CLINTON – During a morning of picking mustard greens and turnips, some of the sixth-grade students stopped to complain that their backs hurt and the turnips leaves made them itchy.
But 49-year-old Krisandra Williams was not complaining.
The soft-spoken woman worked steadily through the morning, sorting through hundreds of pounds of pears before moving on to help harvest greens and turnips. Even though the unemployed painter is struggling to support herself and her elderly father, she was not getting paid for her work Thursday morning.
But she was getting a sense of purpose and pride from the work — and a little food, too.
“The only thing I have to buy (for Thanksgiving) is the turkey,” said Williams, one of thousands of volunteers who pick and sort 3 million to 5 million pounds of fresh — but often imperfect — fruits and vegetables for the Mid-Atlantic Gleaning Network.
The network, based on the biblical concept of taking the crops a farmer does not harvest and donating them to the poor, started informally in Washington in 1988. It became a formal organization in 1993 and has grown since.
This Thanksgiving, the network will help poor families across the region eat fresh fruits and vegetables that otherwise would have gone to waste on the holiday. But its distribution methods remain true to its grass-roots beginnings.
Williams, for example, filled her car with produce from Miller Farms, where she was working Thursday with students from Malcolm X Elementary School in the District. She planned to take a bundle to a neighbor who just went blind, but is raising two grandchildren. Another sack of produce was destined for a man with a heart condition who lives across the street from her Temple Hills home.
In her old Pontiac, with a dent near the headlight and a “Jesus Saves” sticker above the license plate, she planned to deliver the rest to a church.
That is how the Gleaning Network is supposed to work. Thomas Chandler, a Navy veteran and retired businessman who leads the organization, said volunteers take the food and donate to whomever asks, whether it’s a church, a food bank or a bedridden neighbor. They often drive through poor areas like a mobile, free farmers’ market.
About 8,000 people, many of them from schools, churches and other organizations, help the Gleaning Network harvest over the course of a year. Volunteers range from the homeless to people with advanced degrees.
Williams is one of a core group of a few dozen volunteers who help on a weekly basis, gleaning fields and sorting produce that is sent directly by some farms.
That group includes the “Food Lady,” who takes the produce home and leaves it on her Southeast Washington porch for whomever wants it. There’s the man with bundles of turnips in each hand who goes by Mr. T, and the retired computer processor who grew up on a North Carolina farm and used to swear she would never work in a field again.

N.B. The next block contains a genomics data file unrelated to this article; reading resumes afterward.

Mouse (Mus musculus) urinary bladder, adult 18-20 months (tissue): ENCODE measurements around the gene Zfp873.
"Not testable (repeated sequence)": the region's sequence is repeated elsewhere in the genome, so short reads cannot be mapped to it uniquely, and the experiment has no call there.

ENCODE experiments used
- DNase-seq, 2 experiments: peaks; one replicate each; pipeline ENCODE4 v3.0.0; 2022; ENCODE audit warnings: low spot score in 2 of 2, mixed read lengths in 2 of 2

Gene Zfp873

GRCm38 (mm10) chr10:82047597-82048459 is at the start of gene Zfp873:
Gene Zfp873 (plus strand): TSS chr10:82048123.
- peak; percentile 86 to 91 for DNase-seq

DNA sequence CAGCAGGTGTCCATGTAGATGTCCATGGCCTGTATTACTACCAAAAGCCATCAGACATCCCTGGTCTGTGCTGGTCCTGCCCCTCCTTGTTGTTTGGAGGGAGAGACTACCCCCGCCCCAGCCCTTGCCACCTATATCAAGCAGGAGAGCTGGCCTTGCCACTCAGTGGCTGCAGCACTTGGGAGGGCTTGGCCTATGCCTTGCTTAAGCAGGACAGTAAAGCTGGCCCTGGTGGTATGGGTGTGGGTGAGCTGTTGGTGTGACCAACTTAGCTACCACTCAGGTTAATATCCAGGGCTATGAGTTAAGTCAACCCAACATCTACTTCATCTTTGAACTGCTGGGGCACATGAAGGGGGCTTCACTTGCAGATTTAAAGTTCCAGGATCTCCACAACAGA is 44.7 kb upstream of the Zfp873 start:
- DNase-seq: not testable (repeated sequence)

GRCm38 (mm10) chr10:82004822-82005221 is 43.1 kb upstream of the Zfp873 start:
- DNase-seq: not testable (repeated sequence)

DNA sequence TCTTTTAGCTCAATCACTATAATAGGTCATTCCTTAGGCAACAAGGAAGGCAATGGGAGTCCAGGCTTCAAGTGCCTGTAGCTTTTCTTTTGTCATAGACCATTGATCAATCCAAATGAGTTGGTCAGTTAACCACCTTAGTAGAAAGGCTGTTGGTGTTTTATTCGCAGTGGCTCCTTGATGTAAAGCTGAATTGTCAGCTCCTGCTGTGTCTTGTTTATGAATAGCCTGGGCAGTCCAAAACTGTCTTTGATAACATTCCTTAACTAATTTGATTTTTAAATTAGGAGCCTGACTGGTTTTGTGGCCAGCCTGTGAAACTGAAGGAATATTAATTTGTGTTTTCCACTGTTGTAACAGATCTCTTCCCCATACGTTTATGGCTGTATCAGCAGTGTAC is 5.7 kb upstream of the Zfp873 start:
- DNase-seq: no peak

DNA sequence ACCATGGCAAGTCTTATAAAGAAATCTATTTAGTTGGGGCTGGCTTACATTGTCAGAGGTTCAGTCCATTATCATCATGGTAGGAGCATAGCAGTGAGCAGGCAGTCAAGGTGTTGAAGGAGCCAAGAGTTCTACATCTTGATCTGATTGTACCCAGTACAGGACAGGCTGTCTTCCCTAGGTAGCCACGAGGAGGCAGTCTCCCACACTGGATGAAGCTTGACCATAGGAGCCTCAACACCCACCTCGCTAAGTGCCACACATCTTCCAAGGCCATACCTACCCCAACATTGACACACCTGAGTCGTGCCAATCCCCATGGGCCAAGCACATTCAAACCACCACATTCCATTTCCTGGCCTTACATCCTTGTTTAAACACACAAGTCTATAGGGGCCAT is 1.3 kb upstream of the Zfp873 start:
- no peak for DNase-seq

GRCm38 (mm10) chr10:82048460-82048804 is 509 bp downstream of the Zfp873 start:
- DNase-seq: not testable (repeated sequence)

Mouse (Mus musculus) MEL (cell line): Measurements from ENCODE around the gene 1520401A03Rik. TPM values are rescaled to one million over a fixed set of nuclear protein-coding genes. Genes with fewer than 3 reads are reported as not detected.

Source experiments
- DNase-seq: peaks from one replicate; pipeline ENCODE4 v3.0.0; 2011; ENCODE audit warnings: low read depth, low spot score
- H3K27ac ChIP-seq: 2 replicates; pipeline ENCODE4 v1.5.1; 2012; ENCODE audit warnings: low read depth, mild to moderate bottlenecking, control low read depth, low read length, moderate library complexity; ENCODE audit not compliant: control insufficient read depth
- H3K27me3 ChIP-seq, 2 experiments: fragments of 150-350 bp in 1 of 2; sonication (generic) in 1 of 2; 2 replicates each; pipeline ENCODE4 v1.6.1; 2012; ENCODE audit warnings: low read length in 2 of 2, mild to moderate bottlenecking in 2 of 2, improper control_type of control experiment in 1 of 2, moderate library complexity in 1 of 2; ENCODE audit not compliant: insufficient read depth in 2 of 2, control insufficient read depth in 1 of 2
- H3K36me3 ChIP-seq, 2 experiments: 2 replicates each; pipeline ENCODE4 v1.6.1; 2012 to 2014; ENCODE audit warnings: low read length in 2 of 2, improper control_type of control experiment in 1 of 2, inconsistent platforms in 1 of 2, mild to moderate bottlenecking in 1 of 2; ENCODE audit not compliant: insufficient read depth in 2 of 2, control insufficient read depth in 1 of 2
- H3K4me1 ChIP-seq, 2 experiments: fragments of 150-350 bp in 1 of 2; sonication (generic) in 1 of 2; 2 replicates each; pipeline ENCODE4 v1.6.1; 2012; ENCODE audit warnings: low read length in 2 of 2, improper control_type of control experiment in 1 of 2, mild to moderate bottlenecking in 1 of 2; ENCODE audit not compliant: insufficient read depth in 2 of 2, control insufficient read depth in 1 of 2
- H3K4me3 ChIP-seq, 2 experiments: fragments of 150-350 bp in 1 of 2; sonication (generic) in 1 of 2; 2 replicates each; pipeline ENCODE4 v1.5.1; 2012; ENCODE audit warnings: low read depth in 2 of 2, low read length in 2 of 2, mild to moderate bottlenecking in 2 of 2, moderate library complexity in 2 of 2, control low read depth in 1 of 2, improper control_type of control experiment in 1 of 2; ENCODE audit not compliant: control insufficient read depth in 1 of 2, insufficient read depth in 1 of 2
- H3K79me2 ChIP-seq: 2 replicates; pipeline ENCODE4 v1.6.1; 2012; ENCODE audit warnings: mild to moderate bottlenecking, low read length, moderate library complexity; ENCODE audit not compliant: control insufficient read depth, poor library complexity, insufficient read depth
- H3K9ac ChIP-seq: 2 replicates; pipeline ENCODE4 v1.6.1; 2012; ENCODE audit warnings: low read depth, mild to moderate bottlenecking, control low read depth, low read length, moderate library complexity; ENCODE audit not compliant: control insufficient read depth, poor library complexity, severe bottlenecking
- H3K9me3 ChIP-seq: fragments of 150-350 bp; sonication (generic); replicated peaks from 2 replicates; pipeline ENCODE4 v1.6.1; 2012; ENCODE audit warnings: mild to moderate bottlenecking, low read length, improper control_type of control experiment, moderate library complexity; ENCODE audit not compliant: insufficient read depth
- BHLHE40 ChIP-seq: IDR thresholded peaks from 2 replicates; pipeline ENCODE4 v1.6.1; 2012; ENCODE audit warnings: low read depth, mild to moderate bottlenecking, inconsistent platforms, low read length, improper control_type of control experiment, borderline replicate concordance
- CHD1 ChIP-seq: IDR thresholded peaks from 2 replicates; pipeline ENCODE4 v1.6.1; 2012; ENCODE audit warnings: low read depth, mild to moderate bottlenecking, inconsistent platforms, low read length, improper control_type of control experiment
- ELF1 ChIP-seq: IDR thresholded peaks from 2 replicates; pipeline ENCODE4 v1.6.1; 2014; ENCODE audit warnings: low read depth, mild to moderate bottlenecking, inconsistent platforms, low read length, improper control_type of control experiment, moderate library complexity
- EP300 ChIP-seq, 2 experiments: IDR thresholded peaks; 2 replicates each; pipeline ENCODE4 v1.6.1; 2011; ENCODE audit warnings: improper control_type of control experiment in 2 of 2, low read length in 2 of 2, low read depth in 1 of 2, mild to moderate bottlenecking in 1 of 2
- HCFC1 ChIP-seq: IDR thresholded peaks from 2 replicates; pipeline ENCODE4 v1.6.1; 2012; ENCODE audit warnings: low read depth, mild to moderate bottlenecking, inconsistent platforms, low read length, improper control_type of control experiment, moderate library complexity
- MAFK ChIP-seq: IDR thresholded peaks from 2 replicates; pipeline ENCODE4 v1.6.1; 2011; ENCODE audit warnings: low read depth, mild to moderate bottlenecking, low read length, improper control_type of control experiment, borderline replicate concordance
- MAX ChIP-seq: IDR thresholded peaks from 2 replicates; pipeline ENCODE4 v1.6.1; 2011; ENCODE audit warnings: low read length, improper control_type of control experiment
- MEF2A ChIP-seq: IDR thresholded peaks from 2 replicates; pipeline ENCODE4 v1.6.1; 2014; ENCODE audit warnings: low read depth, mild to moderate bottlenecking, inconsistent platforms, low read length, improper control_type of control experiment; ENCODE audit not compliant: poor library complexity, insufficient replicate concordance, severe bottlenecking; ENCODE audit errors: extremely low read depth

They all glean.
Williams, who first learned about the program when she saw a Gleaning Network truck in Southeast Washington, said she has found support among the people she meets gleaning. One of them hired her to work on a construction project in her house. Some sessions include a free meal, and no one minds when Williams takes a Sunny Delight for her father. It makes his medicine go down more smoothly.
Part of the reward, volunteers say, is realizing that it is what is inside that counts.
“It’s a perfectly fine pear,” said Marcia Walker, as she pulled a blemished pear out of a bin containing about 600 pounds of fruit in the network’s Cheltenham warehouse. “It’s just that normally you wouldn’t have a pear like this in a supermarket.”
But that pear could easily end up next to a sandwich in a bag lunch for a homeless person, said Walker, a microbiologist at Georgetown University.
Gleaning has other rewards: For city kids, it is often the first time they get to see a farm.
“These kids aren’t the best pickers, but to me it was wonderful to see the inner-city kids doing this,” said Phil Miller, the Clinton farmer who turned his fields over to the network for gleaning Thursday. Volunteers picked 2,800 pounds of greens and turnips.
“It’s fun,” said Michelle Thomas, a Malcolm X sixth-grader who was at Miller Farms on Thursday. “You get to pick a lot of stuff.”
Although she is pushing 50, Williams said her first visit to a farm was just this summer, with the network. She is still learning: While she harvested potatoes on a Salisbury farm once, she had to ask a little girl there to point out the rooster in a group of chickens.
Williams said being part of the network has given her a lot to be thankful for.
“Being able to eat fresh fruits and vegetables, and going out to the different farms,” she said. “That’s an experience in itself.”
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